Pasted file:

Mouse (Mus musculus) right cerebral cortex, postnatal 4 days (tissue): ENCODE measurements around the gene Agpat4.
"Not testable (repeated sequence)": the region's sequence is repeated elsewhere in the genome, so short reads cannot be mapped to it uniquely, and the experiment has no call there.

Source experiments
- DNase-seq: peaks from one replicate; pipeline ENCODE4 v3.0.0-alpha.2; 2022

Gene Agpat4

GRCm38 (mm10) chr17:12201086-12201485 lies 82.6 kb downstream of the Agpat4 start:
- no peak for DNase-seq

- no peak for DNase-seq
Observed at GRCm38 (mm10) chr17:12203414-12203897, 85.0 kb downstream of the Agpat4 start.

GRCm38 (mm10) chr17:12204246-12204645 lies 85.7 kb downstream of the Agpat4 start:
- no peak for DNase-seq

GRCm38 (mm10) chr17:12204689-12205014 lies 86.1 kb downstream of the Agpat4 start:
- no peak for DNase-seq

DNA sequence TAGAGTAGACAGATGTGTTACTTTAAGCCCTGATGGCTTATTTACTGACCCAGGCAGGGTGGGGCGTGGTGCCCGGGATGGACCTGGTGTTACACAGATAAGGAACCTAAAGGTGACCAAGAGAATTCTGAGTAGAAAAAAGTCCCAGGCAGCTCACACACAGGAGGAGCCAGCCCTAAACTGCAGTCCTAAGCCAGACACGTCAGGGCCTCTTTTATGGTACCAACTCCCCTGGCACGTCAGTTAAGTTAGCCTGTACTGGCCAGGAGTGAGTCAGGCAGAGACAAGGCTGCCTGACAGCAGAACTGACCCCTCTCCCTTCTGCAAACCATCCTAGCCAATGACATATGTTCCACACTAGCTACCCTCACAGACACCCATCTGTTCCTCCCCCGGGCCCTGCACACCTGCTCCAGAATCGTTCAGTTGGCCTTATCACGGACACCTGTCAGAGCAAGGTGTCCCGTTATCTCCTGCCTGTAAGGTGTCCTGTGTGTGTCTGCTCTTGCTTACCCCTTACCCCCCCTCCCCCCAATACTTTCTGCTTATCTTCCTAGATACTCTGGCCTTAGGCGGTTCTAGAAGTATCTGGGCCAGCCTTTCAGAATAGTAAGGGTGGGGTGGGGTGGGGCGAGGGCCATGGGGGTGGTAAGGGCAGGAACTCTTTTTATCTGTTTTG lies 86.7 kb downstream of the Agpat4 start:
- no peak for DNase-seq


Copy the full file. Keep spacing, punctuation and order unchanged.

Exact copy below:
Mouse (Mus musculus) right cerebral cortex, postnatal 4 days (tissue): ENCODE measurements around the gene Agpat4.
"Not testable (repeated sequence)": the region's sequence is repeated elsewhere in the genome, so short reads cannot be mapped to it uniquely, and the experiment has no call there.

Source experiments
- DNase-seq: peaks from one replicate; pipeline ENCODE4 v3.0.0-alpha.2; 2022

Gene Agpat4

GRCm38 (mm10) chr17:12201086-12201485 lies 82.6 kb downstream of the Agpat4 start:
- no peak for DNase-seq

- no peak for DNase-seq
Observed at GRCm38 (mm10) chr17:12203414-12203897, 85.0 kb downstream of the Agpat4 start.

GRCm38 (mm10) chr17:12204246-12204645 lies 85.7 kb downstream of the Agpat4 start:
- no peak for DNase-seq

GRCm38 (mm10) chr17:12204689-12205014 lies 86.1 kb downstream of the Agpat4 start:
- no peak for DNase-seq

DNA sequence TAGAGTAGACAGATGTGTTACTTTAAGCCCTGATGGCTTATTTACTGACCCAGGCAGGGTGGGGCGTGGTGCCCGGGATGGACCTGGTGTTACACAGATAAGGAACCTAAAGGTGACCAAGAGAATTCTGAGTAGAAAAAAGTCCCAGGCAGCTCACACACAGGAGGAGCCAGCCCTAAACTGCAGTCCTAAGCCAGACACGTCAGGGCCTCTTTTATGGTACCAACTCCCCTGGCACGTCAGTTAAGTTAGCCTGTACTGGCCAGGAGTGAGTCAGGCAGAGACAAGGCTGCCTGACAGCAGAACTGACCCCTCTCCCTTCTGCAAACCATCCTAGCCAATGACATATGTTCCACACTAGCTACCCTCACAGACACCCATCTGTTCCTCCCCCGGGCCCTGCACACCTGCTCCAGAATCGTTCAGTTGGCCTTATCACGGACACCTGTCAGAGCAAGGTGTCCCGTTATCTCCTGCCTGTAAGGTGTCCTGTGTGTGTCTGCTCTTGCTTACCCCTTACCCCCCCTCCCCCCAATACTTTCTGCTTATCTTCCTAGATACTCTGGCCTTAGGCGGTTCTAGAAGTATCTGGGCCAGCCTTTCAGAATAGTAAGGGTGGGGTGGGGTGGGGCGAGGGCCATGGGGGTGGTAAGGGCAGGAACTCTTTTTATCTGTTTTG lies 86.7 kb downstream of the Agpat4 start:
- no peak for DNase-seq